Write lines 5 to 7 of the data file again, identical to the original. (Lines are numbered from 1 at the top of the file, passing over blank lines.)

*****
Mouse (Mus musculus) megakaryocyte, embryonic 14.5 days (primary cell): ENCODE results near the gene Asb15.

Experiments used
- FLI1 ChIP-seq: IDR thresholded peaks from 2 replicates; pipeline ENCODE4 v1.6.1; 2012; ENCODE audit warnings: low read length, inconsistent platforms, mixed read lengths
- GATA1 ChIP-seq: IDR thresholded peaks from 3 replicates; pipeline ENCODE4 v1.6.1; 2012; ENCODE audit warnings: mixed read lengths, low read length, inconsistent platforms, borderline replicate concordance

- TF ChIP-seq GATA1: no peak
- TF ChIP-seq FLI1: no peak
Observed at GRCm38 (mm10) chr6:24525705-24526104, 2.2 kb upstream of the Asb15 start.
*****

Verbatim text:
- TF ChIP-seq GATA1: no peak
- TF ChIP-seq FLI1: no peak
Observed at GRCm38 (mm10) chr6:24525705-24526104, 2.2 kb upstream of the Asb15 start.